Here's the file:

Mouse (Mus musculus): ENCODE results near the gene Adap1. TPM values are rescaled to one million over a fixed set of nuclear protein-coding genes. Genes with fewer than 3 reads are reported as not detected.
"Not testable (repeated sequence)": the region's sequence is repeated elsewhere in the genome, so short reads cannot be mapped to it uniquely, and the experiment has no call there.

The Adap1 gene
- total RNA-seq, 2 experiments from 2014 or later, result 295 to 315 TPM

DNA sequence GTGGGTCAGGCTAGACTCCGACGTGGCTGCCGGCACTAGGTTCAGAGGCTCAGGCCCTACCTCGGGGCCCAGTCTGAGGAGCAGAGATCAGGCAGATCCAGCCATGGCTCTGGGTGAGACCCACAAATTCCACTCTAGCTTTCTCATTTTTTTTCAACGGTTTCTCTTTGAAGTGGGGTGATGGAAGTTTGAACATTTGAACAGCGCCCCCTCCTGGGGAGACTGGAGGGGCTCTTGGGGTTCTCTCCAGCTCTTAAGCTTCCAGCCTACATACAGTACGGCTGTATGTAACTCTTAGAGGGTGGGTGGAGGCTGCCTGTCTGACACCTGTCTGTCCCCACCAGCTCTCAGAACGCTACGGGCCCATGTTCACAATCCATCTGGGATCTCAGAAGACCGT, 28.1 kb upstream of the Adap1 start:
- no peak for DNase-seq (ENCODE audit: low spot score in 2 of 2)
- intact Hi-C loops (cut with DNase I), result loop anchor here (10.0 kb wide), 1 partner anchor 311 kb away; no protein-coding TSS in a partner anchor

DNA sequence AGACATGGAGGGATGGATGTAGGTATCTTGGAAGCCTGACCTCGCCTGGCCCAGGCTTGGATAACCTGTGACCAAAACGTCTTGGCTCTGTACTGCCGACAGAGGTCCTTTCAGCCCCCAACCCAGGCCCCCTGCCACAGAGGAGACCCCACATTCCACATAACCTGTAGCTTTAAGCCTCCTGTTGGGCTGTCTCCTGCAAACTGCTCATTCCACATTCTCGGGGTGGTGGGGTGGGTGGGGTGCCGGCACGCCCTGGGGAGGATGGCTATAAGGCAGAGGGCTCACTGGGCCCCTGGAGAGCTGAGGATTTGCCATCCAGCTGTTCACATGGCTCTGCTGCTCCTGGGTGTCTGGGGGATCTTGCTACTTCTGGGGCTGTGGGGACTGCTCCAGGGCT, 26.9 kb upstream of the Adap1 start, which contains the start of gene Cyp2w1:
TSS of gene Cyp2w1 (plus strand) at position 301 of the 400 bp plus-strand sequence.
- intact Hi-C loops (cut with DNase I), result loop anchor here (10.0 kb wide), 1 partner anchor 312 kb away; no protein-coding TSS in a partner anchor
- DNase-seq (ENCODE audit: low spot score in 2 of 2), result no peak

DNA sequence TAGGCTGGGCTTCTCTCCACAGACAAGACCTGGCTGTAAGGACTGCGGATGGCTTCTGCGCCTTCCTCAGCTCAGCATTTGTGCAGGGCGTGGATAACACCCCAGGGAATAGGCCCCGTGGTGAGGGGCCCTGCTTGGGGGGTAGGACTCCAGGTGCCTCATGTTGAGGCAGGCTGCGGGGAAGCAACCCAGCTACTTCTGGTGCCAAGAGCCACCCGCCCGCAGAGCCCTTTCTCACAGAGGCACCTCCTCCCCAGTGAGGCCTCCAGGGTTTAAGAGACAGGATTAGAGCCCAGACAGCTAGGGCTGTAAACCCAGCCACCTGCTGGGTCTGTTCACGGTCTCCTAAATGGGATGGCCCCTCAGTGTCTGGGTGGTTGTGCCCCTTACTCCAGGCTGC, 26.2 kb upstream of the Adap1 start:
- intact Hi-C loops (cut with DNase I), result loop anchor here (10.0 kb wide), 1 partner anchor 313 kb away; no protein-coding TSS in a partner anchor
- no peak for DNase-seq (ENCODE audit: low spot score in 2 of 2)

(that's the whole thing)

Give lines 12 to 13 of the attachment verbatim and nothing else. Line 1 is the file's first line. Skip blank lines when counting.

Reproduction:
DNA sequence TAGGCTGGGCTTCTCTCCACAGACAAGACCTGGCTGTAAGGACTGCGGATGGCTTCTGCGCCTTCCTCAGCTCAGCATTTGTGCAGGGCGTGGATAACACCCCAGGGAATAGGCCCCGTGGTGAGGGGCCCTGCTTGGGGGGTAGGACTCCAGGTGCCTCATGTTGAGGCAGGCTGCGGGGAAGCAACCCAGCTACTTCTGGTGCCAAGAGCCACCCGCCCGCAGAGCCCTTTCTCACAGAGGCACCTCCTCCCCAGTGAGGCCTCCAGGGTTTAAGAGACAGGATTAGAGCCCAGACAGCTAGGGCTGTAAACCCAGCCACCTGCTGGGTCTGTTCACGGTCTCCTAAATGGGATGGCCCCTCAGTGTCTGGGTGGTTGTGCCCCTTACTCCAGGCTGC, 26.2 kb upstream of the Adap1 start:
- intact Hi-C loops (cut with DNase I), result loop anchor here (10.0 kb wide), 1 partner anchor 313 kb away; no protein-coding TSS in a partner anchor